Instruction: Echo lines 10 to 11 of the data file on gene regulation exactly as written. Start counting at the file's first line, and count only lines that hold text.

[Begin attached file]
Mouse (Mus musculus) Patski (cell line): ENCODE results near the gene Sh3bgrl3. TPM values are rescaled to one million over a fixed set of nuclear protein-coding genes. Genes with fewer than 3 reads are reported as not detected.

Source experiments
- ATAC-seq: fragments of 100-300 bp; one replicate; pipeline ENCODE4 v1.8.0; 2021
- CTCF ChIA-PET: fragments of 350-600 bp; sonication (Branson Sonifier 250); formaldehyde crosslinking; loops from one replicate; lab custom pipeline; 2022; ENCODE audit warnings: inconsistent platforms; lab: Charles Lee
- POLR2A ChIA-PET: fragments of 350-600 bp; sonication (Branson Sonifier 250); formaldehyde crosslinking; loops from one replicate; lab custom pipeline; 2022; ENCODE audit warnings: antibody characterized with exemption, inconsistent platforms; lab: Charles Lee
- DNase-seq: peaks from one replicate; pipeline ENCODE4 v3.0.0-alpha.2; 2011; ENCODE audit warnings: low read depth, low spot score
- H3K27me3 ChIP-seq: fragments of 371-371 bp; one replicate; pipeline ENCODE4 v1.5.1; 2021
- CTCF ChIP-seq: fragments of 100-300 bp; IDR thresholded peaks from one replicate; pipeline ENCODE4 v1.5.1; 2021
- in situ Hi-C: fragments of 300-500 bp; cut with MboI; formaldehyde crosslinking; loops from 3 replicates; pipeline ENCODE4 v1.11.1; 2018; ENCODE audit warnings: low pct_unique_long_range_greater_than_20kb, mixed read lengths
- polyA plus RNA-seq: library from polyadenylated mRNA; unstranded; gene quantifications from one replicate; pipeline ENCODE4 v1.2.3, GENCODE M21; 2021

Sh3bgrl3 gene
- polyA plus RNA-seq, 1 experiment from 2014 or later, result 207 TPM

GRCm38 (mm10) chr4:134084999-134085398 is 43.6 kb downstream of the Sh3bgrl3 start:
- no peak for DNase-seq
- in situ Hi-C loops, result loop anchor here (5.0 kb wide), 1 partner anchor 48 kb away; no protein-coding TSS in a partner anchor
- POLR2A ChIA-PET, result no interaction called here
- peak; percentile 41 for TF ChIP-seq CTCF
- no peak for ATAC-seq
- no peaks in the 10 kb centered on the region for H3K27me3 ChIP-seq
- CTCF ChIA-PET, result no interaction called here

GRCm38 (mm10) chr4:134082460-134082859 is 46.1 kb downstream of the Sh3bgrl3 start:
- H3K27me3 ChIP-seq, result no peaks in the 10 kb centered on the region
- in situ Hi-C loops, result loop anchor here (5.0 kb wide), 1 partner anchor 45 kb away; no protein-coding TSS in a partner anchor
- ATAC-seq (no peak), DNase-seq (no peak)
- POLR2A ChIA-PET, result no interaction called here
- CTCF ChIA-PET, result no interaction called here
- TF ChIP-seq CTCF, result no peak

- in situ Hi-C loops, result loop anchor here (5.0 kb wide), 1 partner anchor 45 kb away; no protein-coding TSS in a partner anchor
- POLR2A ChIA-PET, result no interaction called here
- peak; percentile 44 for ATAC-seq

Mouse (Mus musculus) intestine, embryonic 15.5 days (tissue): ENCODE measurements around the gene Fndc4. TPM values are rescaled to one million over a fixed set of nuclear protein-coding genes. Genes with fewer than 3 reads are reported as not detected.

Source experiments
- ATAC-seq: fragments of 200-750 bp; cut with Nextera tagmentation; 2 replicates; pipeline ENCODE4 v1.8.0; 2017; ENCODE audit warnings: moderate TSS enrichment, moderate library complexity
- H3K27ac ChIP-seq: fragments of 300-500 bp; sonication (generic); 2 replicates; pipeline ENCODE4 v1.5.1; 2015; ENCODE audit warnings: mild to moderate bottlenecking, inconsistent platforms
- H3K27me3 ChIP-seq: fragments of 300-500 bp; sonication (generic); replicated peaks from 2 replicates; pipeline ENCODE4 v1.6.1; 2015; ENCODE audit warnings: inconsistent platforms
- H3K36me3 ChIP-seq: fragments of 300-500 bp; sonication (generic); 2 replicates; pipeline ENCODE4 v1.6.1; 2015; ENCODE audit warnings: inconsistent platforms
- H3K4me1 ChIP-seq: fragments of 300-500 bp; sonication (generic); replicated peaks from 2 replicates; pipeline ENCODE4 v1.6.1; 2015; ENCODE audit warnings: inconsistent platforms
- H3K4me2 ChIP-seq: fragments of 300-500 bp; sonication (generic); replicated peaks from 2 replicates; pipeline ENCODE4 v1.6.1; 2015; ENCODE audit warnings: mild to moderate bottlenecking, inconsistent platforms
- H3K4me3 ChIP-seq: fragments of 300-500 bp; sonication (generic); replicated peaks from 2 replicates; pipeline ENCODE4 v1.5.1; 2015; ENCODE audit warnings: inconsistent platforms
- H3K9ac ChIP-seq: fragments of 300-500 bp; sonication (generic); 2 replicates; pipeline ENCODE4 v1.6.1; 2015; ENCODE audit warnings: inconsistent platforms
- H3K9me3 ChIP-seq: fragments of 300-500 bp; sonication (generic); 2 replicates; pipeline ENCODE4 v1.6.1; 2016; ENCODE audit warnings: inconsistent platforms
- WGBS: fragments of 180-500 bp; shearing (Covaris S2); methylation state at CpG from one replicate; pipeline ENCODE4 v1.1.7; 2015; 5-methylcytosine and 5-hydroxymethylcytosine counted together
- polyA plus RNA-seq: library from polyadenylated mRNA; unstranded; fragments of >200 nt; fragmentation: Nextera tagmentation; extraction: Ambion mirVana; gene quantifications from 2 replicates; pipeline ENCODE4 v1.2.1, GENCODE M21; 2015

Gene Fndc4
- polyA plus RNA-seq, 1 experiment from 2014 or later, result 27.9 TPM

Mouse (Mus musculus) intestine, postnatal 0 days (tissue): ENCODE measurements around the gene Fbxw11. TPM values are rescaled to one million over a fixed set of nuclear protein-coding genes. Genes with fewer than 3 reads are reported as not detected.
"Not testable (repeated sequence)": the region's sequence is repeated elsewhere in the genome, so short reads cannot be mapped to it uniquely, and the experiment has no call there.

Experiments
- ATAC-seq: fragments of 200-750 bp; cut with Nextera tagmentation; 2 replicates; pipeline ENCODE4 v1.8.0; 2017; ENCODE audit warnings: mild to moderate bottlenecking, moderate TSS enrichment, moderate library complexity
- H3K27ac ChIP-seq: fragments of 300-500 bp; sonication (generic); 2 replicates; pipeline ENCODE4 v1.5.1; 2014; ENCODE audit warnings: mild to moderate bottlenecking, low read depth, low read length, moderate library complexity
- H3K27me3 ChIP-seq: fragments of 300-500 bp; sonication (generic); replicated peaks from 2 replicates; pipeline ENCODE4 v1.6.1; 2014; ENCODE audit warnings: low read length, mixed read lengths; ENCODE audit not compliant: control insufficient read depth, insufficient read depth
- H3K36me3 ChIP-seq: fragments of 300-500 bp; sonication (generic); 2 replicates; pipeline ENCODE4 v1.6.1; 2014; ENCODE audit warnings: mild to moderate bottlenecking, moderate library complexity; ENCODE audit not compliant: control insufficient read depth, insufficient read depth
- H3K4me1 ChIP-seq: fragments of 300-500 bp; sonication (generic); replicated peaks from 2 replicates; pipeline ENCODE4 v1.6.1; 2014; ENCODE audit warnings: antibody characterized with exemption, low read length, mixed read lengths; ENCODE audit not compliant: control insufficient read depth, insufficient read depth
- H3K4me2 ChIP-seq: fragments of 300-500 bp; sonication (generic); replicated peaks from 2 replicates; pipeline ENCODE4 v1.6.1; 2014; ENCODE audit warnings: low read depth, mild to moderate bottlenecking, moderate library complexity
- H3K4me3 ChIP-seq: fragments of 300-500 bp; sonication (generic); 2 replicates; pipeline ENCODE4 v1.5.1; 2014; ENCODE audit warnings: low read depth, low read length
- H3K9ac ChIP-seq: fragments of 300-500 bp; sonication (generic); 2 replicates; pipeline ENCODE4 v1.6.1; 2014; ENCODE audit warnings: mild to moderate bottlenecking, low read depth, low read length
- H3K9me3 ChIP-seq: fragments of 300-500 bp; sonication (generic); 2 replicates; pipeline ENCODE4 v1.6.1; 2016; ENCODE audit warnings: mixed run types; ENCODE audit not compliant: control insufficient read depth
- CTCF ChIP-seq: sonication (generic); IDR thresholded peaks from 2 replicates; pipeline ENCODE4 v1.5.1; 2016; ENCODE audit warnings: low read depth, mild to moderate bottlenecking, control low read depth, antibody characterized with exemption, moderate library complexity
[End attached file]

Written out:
- polyA plus RNA-seq: library from polyadenylated mRNA; unstranded; gene quantifications from one replicate; pipeline ENCODE4 v1.2.3, GENCODE M21; 2021

Sh3bgrl3 gene